When the Amazon Echo was released with its Alexa personal assistant in 2014, the popularity of the product caught everyone by surprise, including Google. Since then, the search giant was reported to have been working on an “Echo Killer,” and the company made good on that rumor when it announced Google Home at its 2016 I/O Developer Conference.
Like the Echo, Google Home is a standalone, always-on speaker that listens. All you need to do is plug it in and you can start using it to ask questions, carry out tasks, play your music, and control some of your connected home automation devices in your home.
No Personalization For Google Home
Artificial Intelligence that went before seemed to have some cute nam. Think Alexa, Siri and Cortana. The idea was apparently to make them appear a bit more — human. But Google is bucking that trend. If you want to interact with the device, you say, “Google,” and follow up with what you need. It’s not necessary to get personal with a name. Where it lacks in the personalization department, the device more than makes up for with its contextual awareness.
With Google Home, you are able to carry on what seems like a conversation. So if you ask it who won the Oscar for Best Picture in 1979, it would say The Deer Hunter. And if you follow up by saying who directed the movie, it rightly assumes you are talking about the same movie and says Michael Cimino. Echo gives you the answers, but they have to be asked individually.
This type of awareness makes Google Home noticeably more efficient, but that is not where the advantages stop. It also brings all of your devices together with greater ease. Using Google Cast and Chromecast, you can have a conversation with the devices you have connected to these platforms. You can watch YouTube videos on your TV and listen to Google Play Music on dedicated speakers throughout the house.
The popularity of these type of devices highlights the evolution of AI and the Internet of Things (IoT). As more things become connected, having an AI device that lets you bring them together and control them from a single hub is an important component of this ecosystem. Google Home hasn’t announced all of the things it can control, but Nest thermostat and lights are couple of the devices.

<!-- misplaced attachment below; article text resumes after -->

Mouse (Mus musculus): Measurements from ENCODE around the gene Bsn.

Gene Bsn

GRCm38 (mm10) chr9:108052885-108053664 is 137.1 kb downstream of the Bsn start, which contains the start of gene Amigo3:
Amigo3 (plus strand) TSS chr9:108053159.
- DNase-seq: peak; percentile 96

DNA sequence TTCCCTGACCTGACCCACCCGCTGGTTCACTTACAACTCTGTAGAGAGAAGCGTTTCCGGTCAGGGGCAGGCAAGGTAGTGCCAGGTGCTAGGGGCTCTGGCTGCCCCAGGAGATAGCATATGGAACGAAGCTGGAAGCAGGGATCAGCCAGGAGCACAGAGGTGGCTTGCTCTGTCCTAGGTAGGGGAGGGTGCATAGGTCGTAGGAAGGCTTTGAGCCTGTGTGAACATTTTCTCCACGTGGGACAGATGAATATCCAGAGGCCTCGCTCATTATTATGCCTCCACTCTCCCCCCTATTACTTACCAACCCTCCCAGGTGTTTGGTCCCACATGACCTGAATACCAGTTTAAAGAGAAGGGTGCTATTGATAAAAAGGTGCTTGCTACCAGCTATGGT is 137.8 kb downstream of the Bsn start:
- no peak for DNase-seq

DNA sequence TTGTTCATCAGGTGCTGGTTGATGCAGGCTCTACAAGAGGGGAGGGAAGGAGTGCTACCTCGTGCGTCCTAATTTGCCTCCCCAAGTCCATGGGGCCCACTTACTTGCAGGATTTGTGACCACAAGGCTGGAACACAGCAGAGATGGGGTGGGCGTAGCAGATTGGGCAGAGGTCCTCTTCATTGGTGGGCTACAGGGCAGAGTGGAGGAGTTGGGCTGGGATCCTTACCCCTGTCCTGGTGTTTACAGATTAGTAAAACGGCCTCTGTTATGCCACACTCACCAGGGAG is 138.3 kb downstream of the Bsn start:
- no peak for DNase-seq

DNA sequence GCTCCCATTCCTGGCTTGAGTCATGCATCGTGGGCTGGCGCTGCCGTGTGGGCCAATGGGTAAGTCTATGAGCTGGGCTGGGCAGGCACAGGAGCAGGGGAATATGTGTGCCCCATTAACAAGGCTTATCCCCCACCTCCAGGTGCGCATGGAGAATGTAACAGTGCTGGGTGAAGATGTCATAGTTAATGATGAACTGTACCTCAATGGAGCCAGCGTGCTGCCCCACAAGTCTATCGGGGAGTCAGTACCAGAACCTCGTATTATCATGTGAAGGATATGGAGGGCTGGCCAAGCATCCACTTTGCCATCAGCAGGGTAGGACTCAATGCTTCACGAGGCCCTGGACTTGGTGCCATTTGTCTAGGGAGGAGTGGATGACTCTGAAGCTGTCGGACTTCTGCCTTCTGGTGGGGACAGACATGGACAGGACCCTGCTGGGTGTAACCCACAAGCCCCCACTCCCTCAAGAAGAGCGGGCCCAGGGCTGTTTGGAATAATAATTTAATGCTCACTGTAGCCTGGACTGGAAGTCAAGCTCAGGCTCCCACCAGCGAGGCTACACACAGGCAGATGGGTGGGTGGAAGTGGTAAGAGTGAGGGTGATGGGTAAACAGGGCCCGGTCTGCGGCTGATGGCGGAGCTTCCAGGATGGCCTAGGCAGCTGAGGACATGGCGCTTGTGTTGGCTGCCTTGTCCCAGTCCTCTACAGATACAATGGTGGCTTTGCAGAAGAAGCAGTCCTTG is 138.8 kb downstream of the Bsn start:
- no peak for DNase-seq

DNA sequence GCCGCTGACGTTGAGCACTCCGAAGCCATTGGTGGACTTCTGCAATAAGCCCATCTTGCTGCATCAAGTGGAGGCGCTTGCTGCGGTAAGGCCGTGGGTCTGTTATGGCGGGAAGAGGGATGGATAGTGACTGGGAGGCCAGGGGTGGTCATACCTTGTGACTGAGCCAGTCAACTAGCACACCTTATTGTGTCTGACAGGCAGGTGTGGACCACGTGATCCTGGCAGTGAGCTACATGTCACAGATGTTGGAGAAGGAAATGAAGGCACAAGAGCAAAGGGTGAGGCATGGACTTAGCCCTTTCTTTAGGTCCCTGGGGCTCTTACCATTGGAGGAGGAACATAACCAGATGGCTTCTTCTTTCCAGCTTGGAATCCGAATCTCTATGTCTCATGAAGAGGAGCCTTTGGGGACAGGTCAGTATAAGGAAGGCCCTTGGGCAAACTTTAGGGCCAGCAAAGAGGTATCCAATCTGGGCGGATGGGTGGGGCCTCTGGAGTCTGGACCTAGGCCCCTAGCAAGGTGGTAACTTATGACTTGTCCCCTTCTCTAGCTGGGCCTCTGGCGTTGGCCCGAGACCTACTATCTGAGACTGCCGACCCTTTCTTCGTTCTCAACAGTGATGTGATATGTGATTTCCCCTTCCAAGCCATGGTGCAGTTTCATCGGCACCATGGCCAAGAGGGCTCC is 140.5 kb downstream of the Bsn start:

Last but not least, Google Home has been designed to fit many different decors. The modular case lets you customize the base shells with different colors, which might make all the difference in the world for people that don’t want the only available color for the Echo, black.
Does Google Home Have an Advantage?
While Alexa is very popular, Google Home has the advantage of a massive technological knowhow from a company that is continuously developing new solutions in the AI segment, which as of now gives it a slight advantage. But it is still not available, and by the time you can get your hands on it, Alexa may have evolved to be just as/or smarter than Google Home.
One of the reasons for this is Google is not opening up a developer API for its assistant at this moment. But Echo has opened its self-up, giving it an ever growing list of compatible devices and services. Echo developers have created around one thousand skills, which is growing. With three million Echo devices already in homes and more functionalities in the pipeline, Google Home might be looking at an insurmountable lead by Echo when it comes out later this year.
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